For the Love of the Game

My oldest son has been playing baseball for years now, and the really special thing is we’ve managed a way to keep a few of these kids on the same team. It’s been amazing to watch them grow together and really gain an appreciation for the sport. But something really amazing happened this year. They got good. Like, really good, at a sport they love. Each of them seemed to grow in the off-season, and we were amazed to see them throw and hit with a precision that we’d never seen before. It seemed that, as parents, we all looked at each other with raised eyebrows at the beginning of the season. I’m not going to lie – I always try to impart that sports are to be played primarily for fun but, damn, if it didn’t make it even more awesome to watch with them really showing their stuff.

Over the season, however, we got to know many more kids from this new team, and their families, too. I realized that there was no dread (although I might kid here and there about the schedule) in going to these games. Instead, it was truly fun. It was a social event. I got to see my husband form amazing friendships with his fellow coaches. I met so many great baseball moms. And I got to watch a team grow and get better and excel at a sport that’s always held a special place in my heart.

Despite their immense talent, though, the thing that I loved the most was that bench. Mouths filled with Big League Chew and sunflower seeds. Friendships forming so strong, that I knew they’d extend beyond the season. Giggles. Inside jokes. Cheering. Climbing (though they’d get in trouble for this). More snacking, of course. Thinking. Assessing their competition. Pondering the score. Practicing. Advice-giving. The only way I can describe what I saw in that dugout was pure, unadulterated joy. I wanted to harness that and hold it close to my heart for the rest of days. Nothing could touch it. In fact, one day when they weren’t reaching their true potential in a tough game, I heard my husband say to them, “Come on guys, you’re better than this time but you’re getting your butts kicked.” They looked at him and burst out laughing, as they literally checked to see if their butts were getting kicked. My husband was annoyed, of course, but all I could see was that the harshness of competition hadn’t gotten to them yet.

What’s interesting is, because they were such a good team this year, we, as parents, found ourselves getting more and more into the games. By the end of the season and, particularly in playoffs, our nerves were shot. We’d have to take walks. We’d yell and scream. We’d disagree with the umpires’ calls (within reason!). We were genuinely stressed. Our last playoff game was a true nail-biter. A few bad hops, a few bad base-running decisions, and some good old-fashioned bad luck lost us a game that should and could have easily been ours for the taking. We were deflated. I was talking to myself (literally … don’t judge) about what had gone wrong. What could have been. I was, in a word, heartbroken. I was heartbroken for myself but, more importantly, for these kiddos who’d fought so hard all season long.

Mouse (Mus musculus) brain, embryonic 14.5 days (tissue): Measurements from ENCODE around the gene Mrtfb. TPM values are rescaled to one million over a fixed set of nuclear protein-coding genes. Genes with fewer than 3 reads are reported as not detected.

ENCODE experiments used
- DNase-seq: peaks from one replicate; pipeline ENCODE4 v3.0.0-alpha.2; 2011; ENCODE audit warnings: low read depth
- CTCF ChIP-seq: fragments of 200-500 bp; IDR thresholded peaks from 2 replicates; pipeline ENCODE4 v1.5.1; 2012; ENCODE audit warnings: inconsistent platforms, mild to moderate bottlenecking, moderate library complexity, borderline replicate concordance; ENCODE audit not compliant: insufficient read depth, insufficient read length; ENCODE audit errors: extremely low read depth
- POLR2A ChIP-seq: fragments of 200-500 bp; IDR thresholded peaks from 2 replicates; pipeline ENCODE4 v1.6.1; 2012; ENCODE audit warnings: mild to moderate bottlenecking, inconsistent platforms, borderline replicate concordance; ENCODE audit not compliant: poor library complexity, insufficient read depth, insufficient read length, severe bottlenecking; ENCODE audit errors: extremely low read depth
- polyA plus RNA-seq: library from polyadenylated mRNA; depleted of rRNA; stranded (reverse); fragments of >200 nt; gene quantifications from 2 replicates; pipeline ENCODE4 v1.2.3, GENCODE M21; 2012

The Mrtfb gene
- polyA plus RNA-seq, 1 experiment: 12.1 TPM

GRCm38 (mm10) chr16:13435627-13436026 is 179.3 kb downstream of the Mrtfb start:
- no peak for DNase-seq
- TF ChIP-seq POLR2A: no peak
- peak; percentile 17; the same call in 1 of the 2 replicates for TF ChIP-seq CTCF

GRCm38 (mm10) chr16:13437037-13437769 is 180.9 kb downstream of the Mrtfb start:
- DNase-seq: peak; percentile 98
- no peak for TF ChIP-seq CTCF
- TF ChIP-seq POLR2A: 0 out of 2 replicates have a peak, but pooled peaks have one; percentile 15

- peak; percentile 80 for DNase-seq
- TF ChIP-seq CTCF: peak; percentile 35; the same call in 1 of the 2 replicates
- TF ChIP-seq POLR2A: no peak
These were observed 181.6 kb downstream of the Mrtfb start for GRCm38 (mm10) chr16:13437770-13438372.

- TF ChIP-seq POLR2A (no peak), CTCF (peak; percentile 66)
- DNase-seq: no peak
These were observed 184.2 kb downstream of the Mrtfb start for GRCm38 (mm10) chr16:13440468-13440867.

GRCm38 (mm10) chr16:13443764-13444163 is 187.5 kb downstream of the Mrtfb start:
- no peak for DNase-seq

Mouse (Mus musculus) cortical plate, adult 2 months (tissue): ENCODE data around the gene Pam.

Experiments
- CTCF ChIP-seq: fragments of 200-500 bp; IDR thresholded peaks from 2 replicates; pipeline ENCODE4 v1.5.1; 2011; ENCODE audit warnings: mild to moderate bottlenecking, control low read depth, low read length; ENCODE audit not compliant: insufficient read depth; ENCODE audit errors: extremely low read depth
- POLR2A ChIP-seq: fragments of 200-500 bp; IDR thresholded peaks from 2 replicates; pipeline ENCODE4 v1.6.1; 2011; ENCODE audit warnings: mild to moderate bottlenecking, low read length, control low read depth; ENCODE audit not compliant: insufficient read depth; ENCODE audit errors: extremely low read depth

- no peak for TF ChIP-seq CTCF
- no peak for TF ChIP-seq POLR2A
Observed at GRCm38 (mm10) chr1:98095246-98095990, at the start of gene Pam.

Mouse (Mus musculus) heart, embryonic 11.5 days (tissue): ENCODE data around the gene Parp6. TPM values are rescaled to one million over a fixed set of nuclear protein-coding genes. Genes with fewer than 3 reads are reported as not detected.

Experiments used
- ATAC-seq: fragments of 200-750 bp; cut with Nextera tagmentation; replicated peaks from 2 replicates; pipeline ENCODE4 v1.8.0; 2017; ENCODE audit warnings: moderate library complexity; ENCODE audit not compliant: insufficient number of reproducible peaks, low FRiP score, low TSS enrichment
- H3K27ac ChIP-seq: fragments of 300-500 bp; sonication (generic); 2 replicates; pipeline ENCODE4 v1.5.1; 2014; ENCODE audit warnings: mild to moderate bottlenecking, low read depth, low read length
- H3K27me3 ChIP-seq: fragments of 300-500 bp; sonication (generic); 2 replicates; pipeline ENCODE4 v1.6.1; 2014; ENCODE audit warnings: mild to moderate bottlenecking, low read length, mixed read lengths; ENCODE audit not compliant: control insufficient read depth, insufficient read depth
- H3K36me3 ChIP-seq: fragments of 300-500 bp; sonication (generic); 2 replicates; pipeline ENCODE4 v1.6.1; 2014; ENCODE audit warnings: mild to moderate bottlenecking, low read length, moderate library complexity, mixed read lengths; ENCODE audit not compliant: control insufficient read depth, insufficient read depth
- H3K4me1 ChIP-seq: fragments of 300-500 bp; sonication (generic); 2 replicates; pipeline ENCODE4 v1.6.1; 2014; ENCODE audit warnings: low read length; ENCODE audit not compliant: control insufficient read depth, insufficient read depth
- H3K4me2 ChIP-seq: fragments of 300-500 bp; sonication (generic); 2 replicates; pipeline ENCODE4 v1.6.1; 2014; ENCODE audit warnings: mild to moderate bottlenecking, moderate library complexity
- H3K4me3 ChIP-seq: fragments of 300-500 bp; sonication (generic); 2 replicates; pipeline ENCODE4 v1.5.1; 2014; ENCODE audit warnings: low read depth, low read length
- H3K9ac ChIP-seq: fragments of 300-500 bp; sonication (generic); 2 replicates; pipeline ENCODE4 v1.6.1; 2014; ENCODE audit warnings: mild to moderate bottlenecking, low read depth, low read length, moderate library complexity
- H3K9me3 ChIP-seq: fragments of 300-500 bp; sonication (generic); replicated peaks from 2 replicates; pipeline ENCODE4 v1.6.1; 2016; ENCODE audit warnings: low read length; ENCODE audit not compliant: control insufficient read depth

And then I went towards the huddle to see what was going on, as it looked like they were having a pow-wow. Here’s what I saw. Donut-eating! They’d lost this game and they were enjoying donuts. Chowing their hearts out. Laughing. Poking. Prodding. PLAYING. And I realized that’s what this is all about. I was ashamed of myself for having gotten so caught up in our loss after watching these kids enjoying the simplicity of donuts. The coach then lined them up and they did their favorite thing – they raced the coach and ended it in a giant dogpile, and giggles abounded.

Braves dogpile

The end-of-season party was a joyful event in which we all reminisced about our favorite parts. Tears were shed. Laughs were had. Facts were revealed! We found out that some of these players had never even played the sport before this season, and we never knew that. And these kids were good! So much potential! One of my favorite players came over and gave my husband a card to thank him for everything that season, and I nearly lost it. He shook the coaches’ hands, and I was a puddle. These kids loved these coaches, and vice versa. This was genuine caring. They learned respect. They learned to take a knee was when someone was hurt. And they learned that it’s okay to cry.

I know that time will make some of them (and us!) jaded. The competition might get to us at points. I’m not naive enough to think that we won’t want to win. The pressure will only increase, especially when it comes time for these games to really mean something. High school tryouts will be had. Scouts will come. Some will even play college ball, and possibly beyond! Who knows!? But, for now, I’m going to savor this last season like no other. I’m going to savor that I had the privilege to watch kids play for one reason only. For the love of the game.

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  1. Kerri says:

    Love this Marnie! So glad you shared this! What fun! We had a special season like this when Mack was in little league. Still talk about it with the other parents.

  2. ned says:

    Well said Marnie. We grandparents enjoyed the heck out of the Braves and Rip Tide. Wow!

    Finn is quite a good player – hitting fielding and ESP hitting. He made some great tags at 3rd base and showed he knew the game. He had very good coaching.

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